“Much Ado About Nothing” is giddy, witty fun

Benjamin Eakeley and Jesmille Darbouze sitting on a bench
"Much Ado About Nothing" Benjamin Eakeley and Jesmille Darbouze. Photo by Sarah Haley

Shakespeare Theatre provides the perfect recipe for a summer evening’s entertainment

Much Ado About Nothing cast on stage
The cast of Much Ado About Nothing. Photo by Sarah Haley

Much Ado About Nothing is one of Shakespeare’s best-loved comedies. Its main couple, Beatrice and Benedick, are the archetype of the made-for-each-other couple who cannot meet without a volley of put-downs and insults. They are surrounded with scheming servants, matchmaking friends and relatives, and a good prince and his evil brother. Mixed in with this are a malaprop-prone constable and his equally muddled watchmen. Put them all together on a stage out under the summer evening skies, and you have the perfect recipe for a summer evening’s entertainment.

The Shakespeare Theatre of New Jersey presents one production each season at the Greek Theatre, a classic outdoor amphitheater on the grounds of St. Elizabeth University in Convent Station. Much Ado About Nothing is this year’s production, and as is the case with many of the outdoor summer shows, it is a nearly-perfect evening at the theatre.

At an Italian estate, Leonato (Raphael Nash Thompson) is notified that the Prince of Messina, Don Pedro (James Michael Reilly), and his officers — including his right-hand men, Claudio (Christian Frost) and Benedick (Benjamin Eakeley), and his newly-reconciled brother Don John (Jeffrey Marc Alkins) — will be paying a visit on their way home from a recent war. This pleases Leonato and his daughter, Hero (Fiona Robberson), who is attracted to Claudio. It does not please Beatrice (Jesmille Darbouze), who is not looking forward to being near Benedick. Don John, for his part, still dislikes his brother and despises Claudio, and seeks to do them both a bad turn.

Don Pedro sets himself the task of pairing Beatrice with Benedick. He recruits Claudio and Leonato to help him convince Benedick, while Hero and her serving women Ursula (Carolyne Leys) and Margaret (Ellie Gossage) do the same to Beatrice until the over-rationalizing couple soon convince themselves that they love each other.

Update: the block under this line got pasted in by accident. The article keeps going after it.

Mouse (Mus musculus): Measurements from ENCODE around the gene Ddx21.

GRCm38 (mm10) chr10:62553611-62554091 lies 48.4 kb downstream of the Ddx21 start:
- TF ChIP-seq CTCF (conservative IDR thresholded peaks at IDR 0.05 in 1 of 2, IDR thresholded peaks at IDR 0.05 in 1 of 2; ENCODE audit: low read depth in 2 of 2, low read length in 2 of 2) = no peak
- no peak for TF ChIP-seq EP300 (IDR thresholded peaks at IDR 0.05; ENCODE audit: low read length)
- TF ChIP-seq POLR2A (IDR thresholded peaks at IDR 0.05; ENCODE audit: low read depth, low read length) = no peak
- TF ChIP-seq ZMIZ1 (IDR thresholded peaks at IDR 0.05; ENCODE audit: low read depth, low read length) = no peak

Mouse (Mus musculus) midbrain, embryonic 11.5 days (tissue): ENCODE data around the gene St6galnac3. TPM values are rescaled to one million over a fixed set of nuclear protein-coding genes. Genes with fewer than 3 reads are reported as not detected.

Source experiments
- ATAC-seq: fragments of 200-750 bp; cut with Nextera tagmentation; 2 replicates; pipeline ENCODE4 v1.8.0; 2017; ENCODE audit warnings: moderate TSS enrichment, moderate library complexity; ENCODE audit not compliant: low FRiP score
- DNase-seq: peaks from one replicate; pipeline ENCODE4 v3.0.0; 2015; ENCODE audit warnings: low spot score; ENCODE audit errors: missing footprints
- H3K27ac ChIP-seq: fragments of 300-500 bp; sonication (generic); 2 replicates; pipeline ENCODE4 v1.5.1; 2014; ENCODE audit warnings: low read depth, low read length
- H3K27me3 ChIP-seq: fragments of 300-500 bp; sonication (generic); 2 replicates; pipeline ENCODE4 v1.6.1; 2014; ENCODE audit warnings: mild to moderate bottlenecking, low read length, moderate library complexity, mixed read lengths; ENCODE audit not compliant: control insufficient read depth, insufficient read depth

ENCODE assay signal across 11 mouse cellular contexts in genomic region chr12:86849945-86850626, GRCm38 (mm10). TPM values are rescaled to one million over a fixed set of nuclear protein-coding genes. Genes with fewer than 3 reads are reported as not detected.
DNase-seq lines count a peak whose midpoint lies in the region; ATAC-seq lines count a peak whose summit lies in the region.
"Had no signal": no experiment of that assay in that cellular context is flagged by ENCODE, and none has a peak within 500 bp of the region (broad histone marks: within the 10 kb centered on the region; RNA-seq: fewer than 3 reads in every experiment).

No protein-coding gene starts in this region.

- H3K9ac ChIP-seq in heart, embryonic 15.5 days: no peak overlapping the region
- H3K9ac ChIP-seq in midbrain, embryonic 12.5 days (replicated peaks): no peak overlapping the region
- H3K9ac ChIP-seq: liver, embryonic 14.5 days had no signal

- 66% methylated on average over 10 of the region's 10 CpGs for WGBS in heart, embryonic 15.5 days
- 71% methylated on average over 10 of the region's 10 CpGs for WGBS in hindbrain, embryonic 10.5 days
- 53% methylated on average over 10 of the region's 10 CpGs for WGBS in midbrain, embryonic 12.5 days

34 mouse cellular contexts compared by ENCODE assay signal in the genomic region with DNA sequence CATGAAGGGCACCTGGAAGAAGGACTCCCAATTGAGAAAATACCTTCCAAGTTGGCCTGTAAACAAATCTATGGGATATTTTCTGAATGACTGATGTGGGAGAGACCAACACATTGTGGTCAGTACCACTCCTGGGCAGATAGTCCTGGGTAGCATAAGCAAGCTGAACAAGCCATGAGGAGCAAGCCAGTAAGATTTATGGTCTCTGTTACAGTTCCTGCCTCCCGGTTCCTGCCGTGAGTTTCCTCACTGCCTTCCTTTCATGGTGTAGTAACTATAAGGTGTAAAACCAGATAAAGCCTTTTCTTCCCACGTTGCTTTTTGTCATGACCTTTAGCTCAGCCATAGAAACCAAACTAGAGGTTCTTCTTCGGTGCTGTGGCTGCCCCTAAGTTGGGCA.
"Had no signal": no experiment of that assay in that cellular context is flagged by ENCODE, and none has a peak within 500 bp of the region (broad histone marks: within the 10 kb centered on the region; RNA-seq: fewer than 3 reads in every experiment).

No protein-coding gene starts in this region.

Claudio, backed up by Don Pedro, publicly humiliates Hero on their wedding day, having been misled by Don Juan. Word soon spreads that Hero has died from the slander, causing Claudio and the Prince to regret the result of their words.

Under the direction of Eleanor Holdridge, the actors are sharp and well-paced, handling Shakespeare’s wordplay and physical humor with equal skill. The interactions between Eakeley and Darbouze are a spoken word delight, and as they reluctantly fall in love you cannot help but be pulled into their newly-awakened feelings. Several actors in smaller parts have a chance to shine within the world of the play. Margaret Riley, as a serving woman, shows a gift for physical comedy as she is used by both Benedick and Beatrice as a convenient hiding place for eavesdropping. The sweet tenor of David Long III is put to good use, delivering the two songs within the play. Terra Chaney, Hannah Freund, and Henry Silberstein create laughs as the three night watch members, while Richard Bourg does double duty as Leonato’s feisty brother Antonio and Dogberry’s long-suffering assistant Verges. Finally, Jabari Carter’s Borachio is the perfect enabler for Don John’s plotting

The outstanding comic performance of the evening is Michael Stewart Allen’s Dogberry. From his malaprop-laden pronouncements to his reaction to events outside the “fourth wall”, he never fails to inspire laughter from the audience.  Yet he is touching in a short speech, given as a soliloquy, in which we are allowed to see the man behind the buffoon — something I do not recall seeing in prior productions of this play.

Benjamin Eakeley has hands on Christian Frost's shoulder, standing behind him.
“Much Ado About Nothing” Benjamin Eakeley and Christian Frost. Photo by Sarah Haley

This production of Much Ado About Nothing is one that I cannot praise more highly. The acting, the scenery, the costumes — everything about this show makes for a wondrous night in the theatre. You owe it to yourself to spend a lovely summer evening on the campus of St. Elizabeth University immersed in the world of Much Ado About Nothing!

Much Ado About Nothing is presented by the Shakespeare Theatre of New Jersey at the Greek Theatre on the campus of St. Elizabeth University in Convent Station through July 31st. For more information or to purchase tickets, visit shakespearenj.org or call 973-408-5600.  Patrons are encouraged to arrive early and bring a picnic meal to enjoy on the lawn before the show. Patrons aged 17 or younger enter for free. The theatre does not require masks during the performance.

Allen Neuner
Allen Neuner is the theater reviewer at Out in Jersey magazine. Jersey born and raised, Allen went to his first Broadway play in 1957 and has been deliriously in love with live theater ever since. Allen has been accepted into the American Theatre Critics Association, a professional organization of theatre journalists. He has been partnered to music reviewer Bill Realman Stella, with whom he is also deliriously in love, for over 20 years. They live in an over-cluttered house in Somerville.